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Nicole Steinberg

Getting Lucky is a collection of sonnets, created from the editorial copy of Lucky, a Condé Nast women’s publication about shopping and style. Each poem contains original source text culled from a single issue of Lucky and takes its name from a woman featured in that issue. The individual works, using stylized metaphor and absurd narrative, hold up a magnifying glass to the ways in which language is gendered for specific target audiences in print journalism and advertising, and the many ways it is used to sublimate specific ideas and tropes about the role of the modern woman.

 

 

Getting Lucky With Tina

 

 

Your first BFF should exude mystery and hotness,

out-and-out glitzy and water-repellent, with a private

life that’s enviably exciting. I want my best friend

to feel very English—or French; that would improve

my life about six zillion percent—badass and dainty,

the giant understatement of the party. We can futz around

my apartment with café au laits and cigarettes, arty

and artistic in the most artful way. A dramatic, urban

mushroom, I see strategically bare women on the street

and telegraph obscene thought bubbles. I get kind of

insanely obsessed with these tart, seductive models,

nonstop embellished and clangy like fireworks in a museum.

New York, at its worst, is an emotional minefield.

No matter how you look at it, my mood ring is basic black.

 

 

Getting Lucky With Audrey

 

 

At summer camp, we fall in love

slow dancing in knee-high socks. I rain

across your body, wild under the musical

instrument of your finger. Settled casually

in an adorned room, we make toast and craft

bracelets out of rhinestones and the Sears catalog.

I wear a cocktail dress with Chuck Taylors,

an alternative grown-up; I build a capsule

of ultra-soft stuffed animals and sweet Boy Scouts

with fuzzy mustaches, because they’re nice.

For a free spirit like me, time is the impossibly

impossible—nothing but a knot in a scarf.

Everything tough sparkles in the evening,

bold and burning as it pulls against the earth.

 

 

Getting Lucky With Jamie

 

 

If you want to go a tiny bit hipster, here’s how:

Grab a romper and go to town on the all-natural train

from Jackson Heights to lower Manhattan; mask

any contempt for the matchy-matchy girls under

your straw fedora and un-meltable hair. Always

have Kate Moss’s precise address and phone

number at the ready; indulge in vanilla soft-serve

and run wild through dressing rooms, completely

guilt-free. Hide your arbitrary fears and Connecticut

weakness; call forth your tough, punk rock shine.

Stay pretty in the heat of the New York chill

you’ve dreamed of since you were a teenager, even

after you’re no longer new. Lick your black pearl lips,

telegraph a dose of danger. Let it come, dripping wet.

 

 

Getting Lucky With Nicole

 

 

Face it; you aren’t Angelina in the supermarket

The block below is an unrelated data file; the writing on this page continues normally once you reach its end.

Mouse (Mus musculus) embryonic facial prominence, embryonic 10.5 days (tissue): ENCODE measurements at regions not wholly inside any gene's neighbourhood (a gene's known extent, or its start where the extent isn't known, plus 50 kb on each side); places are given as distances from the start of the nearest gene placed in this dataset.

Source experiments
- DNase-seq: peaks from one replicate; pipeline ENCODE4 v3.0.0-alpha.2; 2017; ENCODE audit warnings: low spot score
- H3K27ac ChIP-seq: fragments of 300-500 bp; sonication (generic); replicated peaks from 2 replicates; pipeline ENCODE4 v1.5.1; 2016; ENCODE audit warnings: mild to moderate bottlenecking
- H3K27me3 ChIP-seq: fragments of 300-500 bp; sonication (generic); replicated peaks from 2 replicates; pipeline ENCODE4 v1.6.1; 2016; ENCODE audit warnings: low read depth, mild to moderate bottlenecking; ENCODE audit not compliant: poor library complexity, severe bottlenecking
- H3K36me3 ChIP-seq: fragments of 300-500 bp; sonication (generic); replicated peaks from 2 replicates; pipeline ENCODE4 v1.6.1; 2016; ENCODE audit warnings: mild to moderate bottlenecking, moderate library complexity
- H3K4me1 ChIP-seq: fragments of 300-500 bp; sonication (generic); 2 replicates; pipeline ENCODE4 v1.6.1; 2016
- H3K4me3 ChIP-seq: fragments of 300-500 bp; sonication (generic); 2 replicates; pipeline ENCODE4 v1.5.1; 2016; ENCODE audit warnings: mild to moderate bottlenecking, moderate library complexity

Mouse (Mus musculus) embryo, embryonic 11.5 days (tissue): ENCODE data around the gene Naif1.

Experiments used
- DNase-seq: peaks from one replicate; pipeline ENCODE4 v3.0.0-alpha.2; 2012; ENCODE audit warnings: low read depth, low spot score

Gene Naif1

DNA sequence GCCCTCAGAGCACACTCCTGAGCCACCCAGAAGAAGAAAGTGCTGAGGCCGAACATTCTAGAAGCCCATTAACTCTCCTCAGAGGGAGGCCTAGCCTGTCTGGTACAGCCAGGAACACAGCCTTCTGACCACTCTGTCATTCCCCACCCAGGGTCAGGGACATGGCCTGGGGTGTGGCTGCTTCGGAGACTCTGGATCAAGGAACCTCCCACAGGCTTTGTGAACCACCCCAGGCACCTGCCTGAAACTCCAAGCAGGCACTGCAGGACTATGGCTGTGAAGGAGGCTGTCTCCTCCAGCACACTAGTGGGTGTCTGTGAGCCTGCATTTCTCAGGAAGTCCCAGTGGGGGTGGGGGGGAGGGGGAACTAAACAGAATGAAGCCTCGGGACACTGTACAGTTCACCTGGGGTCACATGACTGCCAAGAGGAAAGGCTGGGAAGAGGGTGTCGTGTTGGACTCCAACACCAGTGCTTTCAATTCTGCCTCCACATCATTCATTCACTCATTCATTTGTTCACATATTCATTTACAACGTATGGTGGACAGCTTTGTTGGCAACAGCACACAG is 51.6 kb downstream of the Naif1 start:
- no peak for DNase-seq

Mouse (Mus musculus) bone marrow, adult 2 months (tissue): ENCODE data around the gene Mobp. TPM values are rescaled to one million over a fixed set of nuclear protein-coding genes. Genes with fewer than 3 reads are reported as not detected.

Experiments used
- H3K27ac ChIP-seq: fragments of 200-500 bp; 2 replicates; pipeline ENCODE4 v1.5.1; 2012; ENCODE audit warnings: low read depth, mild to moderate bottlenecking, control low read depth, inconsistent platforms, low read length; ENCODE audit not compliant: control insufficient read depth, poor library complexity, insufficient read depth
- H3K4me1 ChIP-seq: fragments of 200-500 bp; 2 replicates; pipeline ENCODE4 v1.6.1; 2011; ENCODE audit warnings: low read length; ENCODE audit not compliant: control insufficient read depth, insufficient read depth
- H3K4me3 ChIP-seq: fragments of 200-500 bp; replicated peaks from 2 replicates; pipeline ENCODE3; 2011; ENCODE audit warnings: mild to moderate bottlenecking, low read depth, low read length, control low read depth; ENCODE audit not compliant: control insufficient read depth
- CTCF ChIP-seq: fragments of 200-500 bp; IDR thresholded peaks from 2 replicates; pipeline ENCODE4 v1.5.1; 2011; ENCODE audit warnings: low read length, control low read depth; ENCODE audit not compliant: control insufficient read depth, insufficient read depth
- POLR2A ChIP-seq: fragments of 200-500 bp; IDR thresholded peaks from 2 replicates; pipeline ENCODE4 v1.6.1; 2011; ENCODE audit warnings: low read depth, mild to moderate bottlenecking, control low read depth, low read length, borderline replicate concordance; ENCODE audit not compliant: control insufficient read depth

or on a boat in Bora-Bora, surrounded by flashbulbs

and style mavens in Chanel. There’s a wildly

held stereotype that drama is entertaining,

that being exposed is awesome. You pile on

cashmere and floppy ribbons, rigid and tough

with your murderous midriff and dark sartorial

sensibility, lozenges and a volcano in your medicine

cabinet. It’s almost impossible to not feel a bit

inferior, among a phalanx of Faye Dunaways

in enameled epaulets with unstoppable élan.

You feel like a slacker whose cool factor got lost—

always scrambling to exude that certain something,

on the lookout for any attitude other than your own.

 

 

Getting Lucky With Jessica

 

 

Master of the touchable tee, most of my closet

is secondhand. Lately I’ve been living in tiny

rubies and mad-for-dancing, French-girl shoes,

hooked on currant and bath crystals harvested

from salt flats in Ibiza. You can’t help but

fall for my oddly enchanting lifestyle, the disco

gold on my practically bare face. I’ve graduated

from a grueling L.A. schedule to the satisfying

authenticity of my great-great-granny’s old-school

plum pudding and rustic tap water. As the night goes

on, I get sexier and sexier, a Bulgarian rose married

to dark denim and flower-spangled smock dresses.

Wisps come loose, ocean meets earth, and my body

emerges: sweet jewel under pale robin’s-egg shell.

 

 

Getting Lucky With Zooey


I’m half delighted and half terrified

by September. Summer can be graceless—

I look for things I’ve always loved:

sherbet, an afternoon sky shot with purple,

peach fuzz and piña coladas. I see myself

back in someone’s grungy dorm room:

fresh lime squeezed over my demure belly button;

spicy incense burning, sweet and cloying.

It’s devastatingly hot, this decayed luxury—

sticky, perfumed décolletage, chic candy.

Freed of acid-washed jeans and white blouse,

I smile, careen into pages and pages of catalogued

girls, so many yoked butterflies, floaty and warm.

The search for the perfect holiday is over.

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